It must have been very hard for George to shoot Lennie , especially because Lennie trusted him completely. George was not only destroying Lennie's life but destroying his dream of owning a little bit of land and being freed from wage slavery. George was destroying his own dream at the...
It must have been very hard for George to shoot Lennie, especially because Lennie trusted him completely. George was not only destroying Lennie's life but destroying his dream of owning a little bit of land and being freed from wage slavery. George was destroying his own dream at the same time. No doubt he would go through the rest of his life as a bindle stiff, an unskilled farm worker with no home. When he got old he might end up like Candy and Crooks.
George makes the decision to kill Lennie when he sees the dead body of Curley's wife in the barn and understands that Lennie has become a menace to society. The incident in Weed upset George considerably. Lennie had always been interested in petting little animals, but in Weed he had shown an interest in a girl--and here in the barn he had actually killed a girl. The fact that George steals Carlson's gun proves that he intended to kill Lennie when he found him in his hiding place by the river. He had no intention of helping Lennie escape, as he had up in Weed. He had given up on Lennie.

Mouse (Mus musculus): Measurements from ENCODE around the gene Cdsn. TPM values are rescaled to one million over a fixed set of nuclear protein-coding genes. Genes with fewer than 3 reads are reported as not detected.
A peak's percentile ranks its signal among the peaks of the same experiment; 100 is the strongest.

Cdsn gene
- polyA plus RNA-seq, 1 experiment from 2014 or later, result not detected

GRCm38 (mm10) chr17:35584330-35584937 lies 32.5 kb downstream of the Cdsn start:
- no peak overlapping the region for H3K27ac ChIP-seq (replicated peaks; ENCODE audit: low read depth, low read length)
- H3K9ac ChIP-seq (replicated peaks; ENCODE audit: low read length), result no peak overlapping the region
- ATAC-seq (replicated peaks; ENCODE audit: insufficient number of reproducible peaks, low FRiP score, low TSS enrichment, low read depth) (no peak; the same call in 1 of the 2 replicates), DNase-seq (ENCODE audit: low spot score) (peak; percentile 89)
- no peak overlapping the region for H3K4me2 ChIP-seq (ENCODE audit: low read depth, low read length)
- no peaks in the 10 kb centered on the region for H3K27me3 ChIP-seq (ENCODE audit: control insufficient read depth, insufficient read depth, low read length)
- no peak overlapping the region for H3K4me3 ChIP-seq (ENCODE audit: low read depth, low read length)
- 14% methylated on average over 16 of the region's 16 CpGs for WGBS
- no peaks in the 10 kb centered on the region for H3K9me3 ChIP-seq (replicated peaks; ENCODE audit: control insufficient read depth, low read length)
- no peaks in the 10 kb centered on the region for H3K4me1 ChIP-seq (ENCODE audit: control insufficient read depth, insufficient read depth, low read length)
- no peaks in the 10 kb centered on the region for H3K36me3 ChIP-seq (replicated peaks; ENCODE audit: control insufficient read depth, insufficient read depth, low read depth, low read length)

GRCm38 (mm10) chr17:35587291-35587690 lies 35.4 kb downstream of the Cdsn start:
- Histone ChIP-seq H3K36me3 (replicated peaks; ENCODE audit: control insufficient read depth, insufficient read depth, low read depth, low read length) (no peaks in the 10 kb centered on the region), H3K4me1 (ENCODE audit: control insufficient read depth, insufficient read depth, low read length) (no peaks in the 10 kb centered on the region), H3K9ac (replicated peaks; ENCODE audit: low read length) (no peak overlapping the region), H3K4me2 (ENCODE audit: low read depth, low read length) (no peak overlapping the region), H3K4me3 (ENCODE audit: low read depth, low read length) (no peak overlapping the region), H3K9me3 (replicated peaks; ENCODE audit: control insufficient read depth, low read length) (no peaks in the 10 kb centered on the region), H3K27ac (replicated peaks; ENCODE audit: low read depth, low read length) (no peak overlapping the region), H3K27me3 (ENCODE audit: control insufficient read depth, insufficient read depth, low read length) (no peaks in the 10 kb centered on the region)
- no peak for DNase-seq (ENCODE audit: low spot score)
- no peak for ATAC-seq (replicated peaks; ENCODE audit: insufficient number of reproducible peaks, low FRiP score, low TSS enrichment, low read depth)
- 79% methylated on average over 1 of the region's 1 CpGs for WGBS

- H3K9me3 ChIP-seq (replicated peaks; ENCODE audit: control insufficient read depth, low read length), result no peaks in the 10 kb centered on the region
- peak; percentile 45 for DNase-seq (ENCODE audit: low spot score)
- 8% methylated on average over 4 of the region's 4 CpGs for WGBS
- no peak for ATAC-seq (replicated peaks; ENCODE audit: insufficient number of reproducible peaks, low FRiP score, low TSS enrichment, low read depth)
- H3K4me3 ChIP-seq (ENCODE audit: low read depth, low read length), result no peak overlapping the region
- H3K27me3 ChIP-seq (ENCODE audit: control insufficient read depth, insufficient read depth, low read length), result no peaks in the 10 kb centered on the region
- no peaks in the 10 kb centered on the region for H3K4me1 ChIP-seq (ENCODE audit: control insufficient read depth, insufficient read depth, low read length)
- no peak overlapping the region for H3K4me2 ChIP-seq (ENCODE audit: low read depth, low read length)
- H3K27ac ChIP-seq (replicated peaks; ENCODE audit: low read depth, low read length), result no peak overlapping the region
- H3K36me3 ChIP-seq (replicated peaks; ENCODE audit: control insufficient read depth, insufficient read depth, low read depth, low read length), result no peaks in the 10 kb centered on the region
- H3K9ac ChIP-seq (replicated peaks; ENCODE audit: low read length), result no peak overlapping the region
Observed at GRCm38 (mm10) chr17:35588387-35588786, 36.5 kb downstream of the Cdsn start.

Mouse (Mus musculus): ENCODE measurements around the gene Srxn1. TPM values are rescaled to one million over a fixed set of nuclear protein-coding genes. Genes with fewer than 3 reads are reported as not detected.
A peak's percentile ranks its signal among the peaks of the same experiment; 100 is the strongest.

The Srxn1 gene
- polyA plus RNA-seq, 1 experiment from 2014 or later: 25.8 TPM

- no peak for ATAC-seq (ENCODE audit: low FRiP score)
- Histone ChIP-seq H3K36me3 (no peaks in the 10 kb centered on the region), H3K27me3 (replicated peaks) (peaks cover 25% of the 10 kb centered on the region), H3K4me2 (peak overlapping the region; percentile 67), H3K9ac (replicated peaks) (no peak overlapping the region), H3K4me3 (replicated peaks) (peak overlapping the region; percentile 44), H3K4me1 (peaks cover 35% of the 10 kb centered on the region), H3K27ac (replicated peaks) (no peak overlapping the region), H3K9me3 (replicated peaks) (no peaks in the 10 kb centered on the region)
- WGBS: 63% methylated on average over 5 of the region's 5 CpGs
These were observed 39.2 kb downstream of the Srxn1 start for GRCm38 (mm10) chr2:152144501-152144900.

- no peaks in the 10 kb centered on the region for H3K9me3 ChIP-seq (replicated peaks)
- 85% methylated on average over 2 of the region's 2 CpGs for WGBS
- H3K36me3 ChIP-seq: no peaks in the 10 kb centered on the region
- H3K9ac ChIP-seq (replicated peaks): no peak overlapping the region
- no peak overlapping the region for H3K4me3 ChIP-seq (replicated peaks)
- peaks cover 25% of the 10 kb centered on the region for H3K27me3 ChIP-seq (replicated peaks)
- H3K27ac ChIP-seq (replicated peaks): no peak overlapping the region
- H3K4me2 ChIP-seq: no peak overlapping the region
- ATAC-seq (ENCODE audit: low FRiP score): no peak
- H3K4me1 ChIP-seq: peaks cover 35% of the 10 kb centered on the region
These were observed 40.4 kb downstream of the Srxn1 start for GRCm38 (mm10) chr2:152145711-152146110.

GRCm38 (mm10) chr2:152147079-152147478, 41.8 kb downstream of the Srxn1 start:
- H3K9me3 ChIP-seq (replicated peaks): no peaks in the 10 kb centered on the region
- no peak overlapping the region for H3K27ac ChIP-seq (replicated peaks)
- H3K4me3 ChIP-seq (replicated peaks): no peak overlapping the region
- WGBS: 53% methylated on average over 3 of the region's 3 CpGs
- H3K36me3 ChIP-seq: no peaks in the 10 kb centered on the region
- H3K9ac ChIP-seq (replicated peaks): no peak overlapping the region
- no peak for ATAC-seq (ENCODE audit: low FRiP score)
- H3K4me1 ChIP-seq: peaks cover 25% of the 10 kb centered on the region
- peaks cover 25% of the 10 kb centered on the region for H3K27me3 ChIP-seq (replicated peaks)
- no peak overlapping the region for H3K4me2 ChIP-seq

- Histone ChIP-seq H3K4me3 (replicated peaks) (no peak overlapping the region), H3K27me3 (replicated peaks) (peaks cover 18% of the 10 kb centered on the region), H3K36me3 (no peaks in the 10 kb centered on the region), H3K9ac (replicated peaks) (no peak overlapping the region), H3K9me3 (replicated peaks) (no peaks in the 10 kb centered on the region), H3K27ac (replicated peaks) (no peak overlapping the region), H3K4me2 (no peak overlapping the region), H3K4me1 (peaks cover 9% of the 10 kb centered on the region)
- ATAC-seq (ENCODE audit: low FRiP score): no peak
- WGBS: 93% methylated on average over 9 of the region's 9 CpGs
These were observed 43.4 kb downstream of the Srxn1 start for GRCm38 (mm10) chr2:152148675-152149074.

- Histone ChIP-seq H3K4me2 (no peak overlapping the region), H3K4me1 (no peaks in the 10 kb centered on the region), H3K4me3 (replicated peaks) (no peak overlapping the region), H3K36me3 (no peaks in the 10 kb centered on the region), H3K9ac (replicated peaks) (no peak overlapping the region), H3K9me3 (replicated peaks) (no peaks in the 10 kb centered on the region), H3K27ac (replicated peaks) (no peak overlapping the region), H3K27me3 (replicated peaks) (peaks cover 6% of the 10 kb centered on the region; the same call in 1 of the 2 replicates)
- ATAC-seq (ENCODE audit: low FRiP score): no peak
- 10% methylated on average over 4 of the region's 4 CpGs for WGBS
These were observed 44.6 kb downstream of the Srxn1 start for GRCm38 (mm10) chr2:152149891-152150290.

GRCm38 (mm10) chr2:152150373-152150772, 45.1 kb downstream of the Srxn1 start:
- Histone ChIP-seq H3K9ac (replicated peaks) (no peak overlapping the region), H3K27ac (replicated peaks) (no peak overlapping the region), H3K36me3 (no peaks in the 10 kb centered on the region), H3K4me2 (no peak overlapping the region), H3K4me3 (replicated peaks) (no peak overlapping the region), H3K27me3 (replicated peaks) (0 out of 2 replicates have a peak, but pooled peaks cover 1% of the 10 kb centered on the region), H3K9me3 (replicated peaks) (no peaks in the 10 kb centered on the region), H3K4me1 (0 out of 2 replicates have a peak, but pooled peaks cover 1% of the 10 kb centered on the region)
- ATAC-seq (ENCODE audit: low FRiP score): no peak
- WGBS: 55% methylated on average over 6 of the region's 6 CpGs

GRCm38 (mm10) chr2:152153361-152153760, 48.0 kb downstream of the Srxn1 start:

The whole story builds up to the scene in which George kills his best friend. This is what makes that scene so emotionally moving. Steinbeck establishes that the two men have been together for a long time and are dependent on each other for companionship. They share the same dream of independence. The setting which is used in the opening and closing chapters emphasizes the loneliness and isolation of human existence. When George kills his best friend he will be all alone in the world and his life will be meaningless--nothing but eat, sleep, and work. The angry mob searching for Lennie in the darkness seems to symbolize the struggle for existence that every man is doomed to participate in and doomed to lose.
George and Lennie are memorable characters. They seem like real people and not just characters in a book or a play. Steinbeck was a great writer because he had a great deal of compassion for humanity without being a sentimentalist.